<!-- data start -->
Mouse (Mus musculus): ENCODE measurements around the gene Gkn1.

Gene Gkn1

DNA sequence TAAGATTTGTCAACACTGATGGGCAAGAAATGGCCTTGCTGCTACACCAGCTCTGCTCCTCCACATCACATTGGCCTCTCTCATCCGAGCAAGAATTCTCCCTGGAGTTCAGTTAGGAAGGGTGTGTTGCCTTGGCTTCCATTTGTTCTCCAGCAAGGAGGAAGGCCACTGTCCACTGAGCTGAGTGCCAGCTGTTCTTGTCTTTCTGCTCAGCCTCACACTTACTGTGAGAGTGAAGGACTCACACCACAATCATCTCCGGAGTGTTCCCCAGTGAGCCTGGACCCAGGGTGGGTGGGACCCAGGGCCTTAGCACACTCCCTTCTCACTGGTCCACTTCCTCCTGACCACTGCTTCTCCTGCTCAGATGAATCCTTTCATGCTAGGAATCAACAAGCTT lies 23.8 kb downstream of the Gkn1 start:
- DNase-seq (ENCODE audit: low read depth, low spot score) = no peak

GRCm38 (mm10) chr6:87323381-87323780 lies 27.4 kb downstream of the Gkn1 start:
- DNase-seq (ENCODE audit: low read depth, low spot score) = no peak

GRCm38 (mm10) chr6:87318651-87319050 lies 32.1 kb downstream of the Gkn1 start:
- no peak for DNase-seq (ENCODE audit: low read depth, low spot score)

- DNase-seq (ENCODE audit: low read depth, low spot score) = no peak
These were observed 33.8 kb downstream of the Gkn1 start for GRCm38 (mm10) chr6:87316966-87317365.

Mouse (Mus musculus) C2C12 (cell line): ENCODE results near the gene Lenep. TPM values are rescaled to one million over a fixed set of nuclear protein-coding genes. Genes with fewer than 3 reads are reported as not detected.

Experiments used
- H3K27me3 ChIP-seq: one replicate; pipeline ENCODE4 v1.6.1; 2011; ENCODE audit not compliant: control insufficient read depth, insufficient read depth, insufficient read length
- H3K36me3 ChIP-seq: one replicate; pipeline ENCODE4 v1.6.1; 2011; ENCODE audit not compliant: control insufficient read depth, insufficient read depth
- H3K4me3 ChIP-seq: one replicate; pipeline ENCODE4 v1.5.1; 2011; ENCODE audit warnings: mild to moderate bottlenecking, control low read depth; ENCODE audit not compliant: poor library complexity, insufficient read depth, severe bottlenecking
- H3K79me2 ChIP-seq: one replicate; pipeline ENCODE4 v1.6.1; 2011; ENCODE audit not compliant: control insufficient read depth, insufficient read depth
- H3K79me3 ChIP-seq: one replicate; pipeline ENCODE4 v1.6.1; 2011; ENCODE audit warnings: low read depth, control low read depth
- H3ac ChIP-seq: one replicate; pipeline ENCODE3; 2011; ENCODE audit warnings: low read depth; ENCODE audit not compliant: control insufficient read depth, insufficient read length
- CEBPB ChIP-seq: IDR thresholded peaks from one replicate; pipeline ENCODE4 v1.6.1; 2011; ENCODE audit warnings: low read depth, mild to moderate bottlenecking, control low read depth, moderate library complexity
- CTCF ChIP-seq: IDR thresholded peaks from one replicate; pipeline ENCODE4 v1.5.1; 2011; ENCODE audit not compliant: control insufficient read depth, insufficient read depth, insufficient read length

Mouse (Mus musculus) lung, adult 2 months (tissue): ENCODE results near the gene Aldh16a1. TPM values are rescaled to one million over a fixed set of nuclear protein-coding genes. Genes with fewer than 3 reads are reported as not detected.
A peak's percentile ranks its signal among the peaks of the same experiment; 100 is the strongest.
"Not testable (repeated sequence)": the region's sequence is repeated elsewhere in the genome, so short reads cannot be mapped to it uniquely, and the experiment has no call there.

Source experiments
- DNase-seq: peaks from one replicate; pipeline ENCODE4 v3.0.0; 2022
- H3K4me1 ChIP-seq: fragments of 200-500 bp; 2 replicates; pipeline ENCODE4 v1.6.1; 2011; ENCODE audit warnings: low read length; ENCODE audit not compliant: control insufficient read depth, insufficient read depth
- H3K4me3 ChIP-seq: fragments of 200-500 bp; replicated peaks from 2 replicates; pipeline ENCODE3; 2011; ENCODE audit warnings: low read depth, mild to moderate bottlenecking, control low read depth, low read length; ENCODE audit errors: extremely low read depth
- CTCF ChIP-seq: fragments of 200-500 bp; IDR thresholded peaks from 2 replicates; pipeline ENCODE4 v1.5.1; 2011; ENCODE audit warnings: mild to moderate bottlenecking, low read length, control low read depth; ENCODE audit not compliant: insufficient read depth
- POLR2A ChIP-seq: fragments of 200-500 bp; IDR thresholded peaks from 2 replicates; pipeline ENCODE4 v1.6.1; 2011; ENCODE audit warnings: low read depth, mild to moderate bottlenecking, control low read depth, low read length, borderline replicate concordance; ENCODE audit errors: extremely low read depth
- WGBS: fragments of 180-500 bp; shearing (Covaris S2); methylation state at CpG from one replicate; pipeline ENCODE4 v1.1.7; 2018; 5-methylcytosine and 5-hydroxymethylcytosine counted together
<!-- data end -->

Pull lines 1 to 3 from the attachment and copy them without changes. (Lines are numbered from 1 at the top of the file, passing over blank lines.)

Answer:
Mouse (Mus musculus): ENCODE measurements around the gene Gkn1.

Gene Gkn1

DNA sequence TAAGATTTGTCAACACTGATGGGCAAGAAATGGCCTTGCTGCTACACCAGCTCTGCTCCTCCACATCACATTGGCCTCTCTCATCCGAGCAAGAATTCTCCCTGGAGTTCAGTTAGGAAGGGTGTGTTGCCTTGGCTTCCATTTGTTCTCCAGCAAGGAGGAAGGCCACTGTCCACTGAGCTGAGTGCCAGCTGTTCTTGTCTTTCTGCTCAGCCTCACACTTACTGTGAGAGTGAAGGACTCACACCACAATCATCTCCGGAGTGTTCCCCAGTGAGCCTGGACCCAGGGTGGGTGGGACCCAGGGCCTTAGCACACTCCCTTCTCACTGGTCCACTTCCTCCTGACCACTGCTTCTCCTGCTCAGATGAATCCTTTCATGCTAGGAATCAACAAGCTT lies 23.8 kb downstream of the Gkn1 start: